Bonus episode

Episode summary

Like all fields, economics has a language all its own, and more than its fair share of acronyms. In this bonus episode, Liz explains one of those acronyms–JOLTS–that was in the news lately, what you should know about, and how it’s relevant to business owners.


Job Openings and Labor Turnover Survey [BLS]


Liz Wilke (00:00:32) – Hi, I’m Liz Wilke. 

Caleb Newquist (00:00:36) – And I’m Caleb Newquist. 

Liz Wilke (00:00:37) – And this is the Gustonomics Podcast. In each episode, we bring you a little bit of economics knowledge so you can be more informed, use the information in your business or work, or make up for the fact that you did not know that President’s Day is really just our fancy term for Lincoln and Washington’s birthday. 

Caleb Newquist (00:00:57) – Please remember to rate, review, and subscribe to the show or share it with an economics curious friend. Anything you can do to spread the word about the podcast is greatly appreciated. 

Caleb Newquist (00:01:08) – So Liz, this is a little bonus episode we’re doing. It’s going to be on an economic topic, dare I say a basic topic, hence the 101 in the title. And we’re going to cover it very quickly and very succinctly. So are you game? I mean, I know we talked about this, but I want to make sure you’re game. 

Liz Wilke (00:01:28) – I’m definitely game. 

Caleb Newquist (00:01:29) – Great. So in this episode, we’re going to discuss JOLTS. So Liz Wilke, what is JOLTS? 

Liz Wilke (00:01:40) – JOLTS, Caleb, is an acronym that stands for the Job Openings and Labor Turnover Survey. 

Liz Wilke (00:01:48) – It is conducted by the Bureau of Labor Statistics and it comes out every month and it tells us how many job openings there are by employers. And it also tells us how many people were hired, how many were laid off, and how many people quit their jobs over the last month in each sector. 

Caleb Newquist (00:02:05) – Okay, lovely. And why should anyone care about JOLTS? 

Liz Wilke (00:02:12) – JOLTS is a lesser known sibling of the jobs report. That’s the number every month that comes out that tells us how many jobs total were gained or lost. So when you see that number in January saying that 353,000 jobs were added in January, that’s the jobs report. JOLTS tells us a little more about the dynamics going on underneath that big number, right? How many people were hired relative to how many open jobs are there still sitting out there or how many people were hired, but how many people quit or got a new job, right? It helps us to understand some of the dynamics that go on underneath that number.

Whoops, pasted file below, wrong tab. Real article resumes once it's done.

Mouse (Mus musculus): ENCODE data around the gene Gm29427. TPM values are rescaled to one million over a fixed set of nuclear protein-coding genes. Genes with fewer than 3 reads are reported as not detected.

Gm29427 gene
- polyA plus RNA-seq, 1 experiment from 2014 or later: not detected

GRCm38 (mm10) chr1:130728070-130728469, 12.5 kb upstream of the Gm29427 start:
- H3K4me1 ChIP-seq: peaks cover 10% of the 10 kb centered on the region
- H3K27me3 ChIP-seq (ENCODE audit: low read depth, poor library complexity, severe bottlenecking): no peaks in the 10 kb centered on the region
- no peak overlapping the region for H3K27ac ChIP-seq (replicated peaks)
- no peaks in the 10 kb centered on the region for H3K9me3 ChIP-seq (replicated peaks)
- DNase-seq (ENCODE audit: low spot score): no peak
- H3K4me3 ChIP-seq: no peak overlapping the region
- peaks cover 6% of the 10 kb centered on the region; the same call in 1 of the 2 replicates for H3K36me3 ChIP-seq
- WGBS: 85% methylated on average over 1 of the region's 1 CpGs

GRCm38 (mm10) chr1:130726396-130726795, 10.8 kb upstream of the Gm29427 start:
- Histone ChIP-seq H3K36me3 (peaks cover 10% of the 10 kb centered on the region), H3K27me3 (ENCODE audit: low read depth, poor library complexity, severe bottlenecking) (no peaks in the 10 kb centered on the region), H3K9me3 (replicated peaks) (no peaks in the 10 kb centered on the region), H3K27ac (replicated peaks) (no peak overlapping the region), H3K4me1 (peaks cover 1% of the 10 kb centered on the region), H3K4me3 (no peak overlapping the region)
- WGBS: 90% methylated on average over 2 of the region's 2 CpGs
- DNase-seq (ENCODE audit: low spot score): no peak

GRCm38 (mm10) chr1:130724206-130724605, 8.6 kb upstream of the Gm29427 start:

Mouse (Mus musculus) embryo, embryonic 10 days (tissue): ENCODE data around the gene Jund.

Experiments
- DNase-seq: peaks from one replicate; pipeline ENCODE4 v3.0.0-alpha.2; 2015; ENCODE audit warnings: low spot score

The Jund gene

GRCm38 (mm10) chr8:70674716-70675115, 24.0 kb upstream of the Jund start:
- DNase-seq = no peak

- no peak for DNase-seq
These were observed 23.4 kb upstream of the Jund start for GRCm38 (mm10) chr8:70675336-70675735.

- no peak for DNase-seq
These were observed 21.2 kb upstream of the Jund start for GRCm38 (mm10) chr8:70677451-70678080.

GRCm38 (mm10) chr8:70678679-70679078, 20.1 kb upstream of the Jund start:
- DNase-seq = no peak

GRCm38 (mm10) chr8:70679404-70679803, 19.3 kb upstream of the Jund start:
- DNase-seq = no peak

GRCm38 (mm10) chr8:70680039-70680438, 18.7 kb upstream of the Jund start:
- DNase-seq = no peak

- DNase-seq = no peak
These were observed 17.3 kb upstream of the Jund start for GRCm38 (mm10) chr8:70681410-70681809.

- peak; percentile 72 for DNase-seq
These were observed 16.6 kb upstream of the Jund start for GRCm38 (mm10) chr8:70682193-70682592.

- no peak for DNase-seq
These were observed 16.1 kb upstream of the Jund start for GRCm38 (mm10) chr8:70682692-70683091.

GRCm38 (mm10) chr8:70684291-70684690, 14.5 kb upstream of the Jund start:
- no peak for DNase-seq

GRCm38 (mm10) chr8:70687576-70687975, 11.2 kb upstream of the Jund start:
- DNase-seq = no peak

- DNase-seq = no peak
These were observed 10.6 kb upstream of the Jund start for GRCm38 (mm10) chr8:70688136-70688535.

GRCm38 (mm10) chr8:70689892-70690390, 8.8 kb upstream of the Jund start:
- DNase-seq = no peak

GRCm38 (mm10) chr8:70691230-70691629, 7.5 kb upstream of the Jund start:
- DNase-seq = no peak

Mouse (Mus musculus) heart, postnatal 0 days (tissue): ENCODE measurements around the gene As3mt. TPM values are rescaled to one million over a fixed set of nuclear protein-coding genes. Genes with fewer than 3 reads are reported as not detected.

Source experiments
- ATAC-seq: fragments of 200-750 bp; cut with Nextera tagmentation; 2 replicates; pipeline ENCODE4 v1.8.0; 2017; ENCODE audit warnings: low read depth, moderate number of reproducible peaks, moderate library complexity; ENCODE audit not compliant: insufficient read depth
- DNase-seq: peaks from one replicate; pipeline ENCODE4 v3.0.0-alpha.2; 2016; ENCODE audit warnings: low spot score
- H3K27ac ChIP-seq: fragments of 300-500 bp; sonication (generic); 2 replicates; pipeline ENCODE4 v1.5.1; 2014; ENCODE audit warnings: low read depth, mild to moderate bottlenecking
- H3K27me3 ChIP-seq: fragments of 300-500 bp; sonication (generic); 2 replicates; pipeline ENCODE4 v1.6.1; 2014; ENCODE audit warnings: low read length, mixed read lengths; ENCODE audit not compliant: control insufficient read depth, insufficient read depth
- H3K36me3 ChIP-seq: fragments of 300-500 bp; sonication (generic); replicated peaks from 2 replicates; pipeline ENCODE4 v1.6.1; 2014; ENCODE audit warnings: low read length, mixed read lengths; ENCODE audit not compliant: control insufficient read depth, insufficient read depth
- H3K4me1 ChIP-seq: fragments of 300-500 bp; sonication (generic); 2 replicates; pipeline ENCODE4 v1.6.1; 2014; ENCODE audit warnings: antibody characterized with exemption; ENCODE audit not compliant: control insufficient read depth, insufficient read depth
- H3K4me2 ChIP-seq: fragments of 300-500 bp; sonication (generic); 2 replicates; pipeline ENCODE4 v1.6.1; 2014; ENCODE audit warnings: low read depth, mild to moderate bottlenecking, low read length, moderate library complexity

Caleb Newquist (00:02:50) – Great. And what should our listeners, whether they own a business or advise one or work for one, what should they take away from the most recent JOLTS report that just came out a week ago? 

Liz Wilke (00:03:06) – The takeaway actually isn’t really from the JOLTS report itself as much as it’s from the combination of the JOLTS and the Consumer Price Index report, the CPI. For those of you who have been listening for a while, you might remember that we did an episode on the Consumer Price Index a while back. Be great to take a new listen if you’re interested, but the CPI report basically measures the price of things. The basic thing from the JOLTS report is that job openings are stable. They’re pretty much drifting sideways. 

Liz Wilke (00:03:36) – Some places are up, some places are down, and total quits and layoffs are also basically stable across the board. So that very modest result, coupled with the fact that the recent inflation numbers came out and indicated that the 12-month increase in prices across the board was about 3.1%, which is definitely too high for the Fed, who wants to see it coming down to 2%. In fact, it’s actually a little higher than it was last month. 

Liz Wilke (00:04:04) – Those two things combined tell us that the Fed can be pretty confident about leaving the interest rate where it is for longer in the hopes of making some more inflation progress. So the possibility for a late-year cut is getting stronger, and the possibility for a mid-year cut is getting a little weaker off of that report. 

Liz Wilke (00:04:22) – What that really means for businesses is that businesses that are funded by equity investors are going to have to think about extending their runways somehow, and businesses wanting to take out loans for investment are probably going to sit on the sidelines a bit more, which is going to reduce investment overall, generally. But it also means for consumers and households that if you are earning 5% on your savings account right now, you can expect that that might go on a little bit longer. 

Caleb Newquist (00:04:51) – Boom. Done. That’s it for this bonus Gustonomics 101 episode. I hope you learned something new and useful for yourself or your business. Please let us know what you think of the podcast by leaving a review, or share it with a friend or colleague who might enjoy it. I’m Caleb Newquist. 

Liz Wilke (00:05:05) – And I’m Liz Wilke. Thanks for listening.




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